I’m Mercedes Findlay and I live in Toronto. I’m the mom of a nearly nine-year-old, and self-employed Content Strategist, copywriter, and media relations consultant. It’s taken a ride to even call myself that. I went to school and worked in television for 12 years. I loved it. Everything changed when I was part of a mass layoff. My son was very young, I felt like I knew nothing else, and yet, a small piece of me felt relieved. Media was (and is) undergoing its own major shift, and I wasn’t sure I wanted to be a part of it anymore, at least not in its current form. What I didn’t know was that it was the start of a significant shift that would change, well, everything. I now recognize that layoff was the perfect primer for turning 40.
What would you say has been the biggest shift in your life since turning 40?
When the layoff happened, I was 37. It forced me to take stock. I don’t know that any of what’s transpired since would have happened if I hadn’t lost my job, or if I was any younger when it did. An experience that felt so humiliating and devastating has provided me with insight into my strength, the blessing that is my support system, and the push I needed to develop my voice.
I never imagined myself as self-employed and yet, though I may one day work for another company, I will never give up what I have built. I never thought my love of writing and an eye for helping others find their narrative would be something I could make a living doing. Imagine that.
I’m now 41 and this chapter has given more than a few pleasant surprises. There is a sublime comfort that comes with 40. How silly to have the thought in my 20s, that 40 and beyond meant settling into a final lap. Midlife sheds the overconfidence of youth while embracing a genuine confidence that can only come with time. It’s a chance to change course and to avoid the urge to throw in the towel as we age. I am much more sure of myself and decisive than I have ever been. I have enough life experience under my belt to know that there is so much more to learn and that I can reinvent my life if I like. This is me. Take it, leave it, it’s ok either way. Being 40 means knowing I have no idea what the result is, and that it doesn’t matter. It’s the ride that counts.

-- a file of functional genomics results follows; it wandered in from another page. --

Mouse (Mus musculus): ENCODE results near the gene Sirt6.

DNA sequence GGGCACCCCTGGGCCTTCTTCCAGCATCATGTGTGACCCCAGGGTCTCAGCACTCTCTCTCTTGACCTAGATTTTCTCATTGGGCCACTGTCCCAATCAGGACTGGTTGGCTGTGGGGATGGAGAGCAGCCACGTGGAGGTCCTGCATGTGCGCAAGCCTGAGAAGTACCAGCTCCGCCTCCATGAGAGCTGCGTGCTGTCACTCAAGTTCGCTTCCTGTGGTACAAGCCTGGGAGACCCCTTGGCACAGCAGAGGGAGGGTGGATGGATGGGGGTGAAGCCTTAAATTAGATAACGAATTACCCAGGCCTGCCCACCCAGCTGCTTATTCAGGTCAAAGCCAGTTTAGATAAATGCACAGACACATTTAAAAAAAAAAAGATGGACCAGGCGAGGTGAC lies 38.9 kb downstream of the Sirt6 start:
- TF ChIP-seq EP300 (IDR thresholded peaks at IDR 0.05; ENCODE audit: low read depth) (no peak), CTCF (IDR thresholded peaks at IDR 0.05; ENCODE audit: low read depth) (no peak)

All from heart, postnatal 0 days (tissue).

When do you feel you are most powerful?
I feel most powerful when I’m being me and contributing to the well-being of others. I’m a complex Black woman, unafraid to be myself because, finally, I realize there’s no other way. Lessening how much you care what others think is so freeing. I believe we’re calling this the “zero f*cks” trend, which I adore. It’s not caring less about things; it’s caring more about fewer things. Roll with it, prioritize how you see fit, learn, and change. Repeat. This period of life means having the space to forgive yourself, others, and cultivating space for growth. This is a privileged spot- we get to look back and forwards simultaneously, with equal parts wisdom and curiosity.
In my career, I’m at my best when the outcome makes a tangible difference for the client. When I can help an individual, business or organization find their own voice, it brings me pure joy. I feel most intentional when I’m with my son, especially when we’re in conversion. We have a lot to learn from children, and he has provided me with so much insight into myself and the human condition. In those moments, I acknowledge what a privilege it is to watch a person develop. It is hope personified and makes me want to never stop improving myself.
What are the top three most important things to you right now?
Family and friends, my well-being, my career. That might be four.
How do you make sure your actions are aligned with what’s most important to you?